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dc.contributor.authorSkubik, Daniel
dc.contributor.authorStening, Bruce
dc.date.accessioned2017-12-02T14:32:31Z
dc.date.available2017-12-02T14:32:31Z
dc.date.issued2009
dc.identifier.doi10.1007/s10551-008-9786-0
dc.identifier.urihttp://hdl.handle.net/20.500.12127/3070
dc.description.abstractThe Academy of Management formally adopted a Code of Ethical Conduct in 1990. During the subsequent 15 years, almost nothing had been published about it and its value as a formal document meant to guide professional practice. Rather surprisingly then, in December 2005 an entirely new Code of Ethics was introduced by the Academy’s Board, to take effect in February 2006. Why was a new code promulgated? More broadly, what do the contents of these codes, the processes of their promulgation, and their expressed purposes, suggest about the value of such codes for similarly situated professional associations, in general? This article seeks to identify key strengths and weaknesses of the original code, begin an assessment of the potential value of the new code, and so stimulate debate. Further, not only is this a call to the members of the Academy to engage in some thoughtful debate and possible amendment of its new code, but also a caution to all such associations to take seriously the hurdles that must be jumped before any code can be developed and promulgated to worthwhile effect.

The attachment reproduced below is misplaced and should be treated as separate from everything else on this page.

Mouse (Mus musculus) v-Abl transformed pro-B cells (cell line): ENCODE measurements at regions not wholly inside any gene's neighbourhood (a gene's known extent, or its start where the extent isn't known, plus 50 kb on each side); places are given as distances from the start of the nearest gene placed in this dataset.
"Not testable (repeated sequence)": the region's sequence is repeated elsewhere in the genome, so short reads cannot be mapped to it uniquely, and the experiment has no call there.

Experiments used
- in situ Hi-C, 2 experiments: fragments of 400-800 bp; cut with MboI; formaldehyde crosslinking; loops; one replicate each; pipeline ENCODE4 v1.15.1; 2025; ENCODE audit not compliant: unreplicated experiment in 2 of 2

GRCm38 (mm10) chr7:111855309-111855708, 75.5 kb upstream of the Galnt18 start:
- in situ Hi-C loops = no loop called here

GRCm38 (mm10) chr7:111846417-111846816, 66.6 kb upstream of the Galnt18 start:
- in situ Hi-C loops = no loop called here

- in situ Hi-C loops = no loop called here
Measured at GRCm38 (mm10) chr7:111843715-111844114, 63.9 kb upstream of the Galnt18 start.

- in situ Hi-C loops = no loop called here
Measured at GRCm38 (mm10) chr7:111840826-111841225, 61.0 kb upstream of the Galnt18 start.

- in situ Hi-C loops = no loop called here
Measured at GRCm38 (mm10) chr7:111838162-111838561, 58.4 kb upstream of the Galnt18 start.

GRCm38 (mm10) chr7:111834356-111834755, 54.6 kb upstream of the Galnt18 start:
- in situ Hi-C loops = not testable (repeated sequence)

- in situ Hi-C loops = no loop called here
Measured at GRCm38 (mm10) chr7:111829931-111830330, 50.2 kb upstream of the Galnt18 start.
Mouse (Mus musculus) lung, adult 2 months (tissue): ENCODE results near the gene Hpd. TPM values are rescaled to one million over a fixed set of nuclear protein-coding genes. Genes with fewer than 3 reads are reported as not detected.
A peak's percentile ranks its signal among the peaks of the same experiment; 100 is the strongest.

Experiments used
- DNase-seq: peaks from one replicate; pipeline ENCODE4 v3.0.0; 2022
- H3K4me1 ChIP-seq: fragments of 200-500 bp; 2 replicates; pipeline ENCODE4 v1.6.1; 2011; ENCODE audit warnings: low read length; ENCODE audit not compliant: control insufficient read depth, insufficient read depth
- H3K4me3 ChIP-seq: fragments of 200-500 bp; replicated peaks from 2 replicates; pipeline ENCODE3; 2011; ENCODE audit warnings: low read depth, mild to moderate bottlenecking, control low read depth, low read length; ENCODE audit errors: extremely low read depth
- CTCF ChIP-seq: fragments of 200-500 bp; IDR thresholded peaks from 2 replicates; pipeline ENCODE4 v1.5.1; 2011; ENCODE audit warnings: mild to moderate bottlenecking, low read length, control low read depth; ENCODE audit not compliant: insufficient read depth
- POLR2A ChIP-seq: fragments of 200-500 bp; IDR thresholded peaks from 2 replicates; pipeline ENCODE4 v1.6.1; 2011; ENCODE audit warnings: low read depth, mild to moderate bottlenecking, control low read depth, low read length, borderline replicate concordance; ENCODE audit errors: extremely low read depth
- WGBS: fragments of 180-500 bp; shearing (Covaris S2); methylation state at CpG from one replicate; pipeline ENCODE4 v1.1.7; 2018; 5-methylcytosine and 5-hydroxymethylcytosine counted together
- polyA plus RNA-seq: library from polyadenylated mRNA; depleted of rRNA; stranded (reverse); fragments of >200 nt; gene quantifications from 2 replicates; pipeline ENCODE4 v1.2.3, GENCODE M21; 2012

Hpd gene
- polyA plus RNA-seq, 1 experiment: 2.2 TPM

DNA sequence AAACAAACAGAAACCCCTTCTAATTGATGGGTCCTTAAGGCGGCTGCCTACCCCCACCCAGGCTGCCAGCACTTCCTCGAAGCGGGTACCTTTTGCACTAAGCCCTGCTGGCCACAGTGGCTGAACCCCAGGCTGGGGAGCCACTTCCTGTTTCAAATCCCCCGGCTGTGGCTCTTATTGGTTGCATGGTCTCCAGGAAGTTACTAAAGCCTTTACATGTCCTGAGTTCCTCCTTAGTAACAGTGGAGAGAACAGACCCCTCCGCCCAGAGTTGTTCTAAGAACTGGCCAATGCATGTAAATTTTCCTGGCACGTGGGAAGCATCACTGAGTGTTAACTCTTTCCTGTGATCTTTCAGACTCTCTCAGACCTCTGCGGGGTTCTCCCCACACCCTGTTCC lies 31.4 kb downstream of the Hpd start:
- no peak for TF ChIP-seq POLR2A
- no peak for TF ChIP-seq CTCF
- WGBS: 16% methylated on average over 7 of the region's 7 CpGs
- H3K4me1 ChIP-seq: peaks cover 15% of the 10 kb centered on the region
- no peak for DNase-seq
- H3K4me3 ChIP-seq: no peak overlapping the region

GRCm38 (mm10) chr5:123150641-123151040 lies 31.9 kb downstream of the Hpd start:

dc.language.isoen
dc.subjectCode of Ethical Conduct
dc.subjectCode of Conduct
dc.subjectEthics
dc.titleWhat's in a Credo? A Critique of the Academy of Management's Code of Ethical Conduct and Code of Ethics
dc.identifier.journalJournal of Business Ethics
dc.source.volume85
dc.source.issue4
dc.source.beginpage515
dc.source.endpage525
vlerick.knowledgedomainPeople Management & Leadership
vlerick.typearticleFT ranked journal article  
vlerick.vlerickdepartmentP&O
dc.identifier.vperid141129
dc.identifier.vperid116623
dc.identifier.vpubid3505


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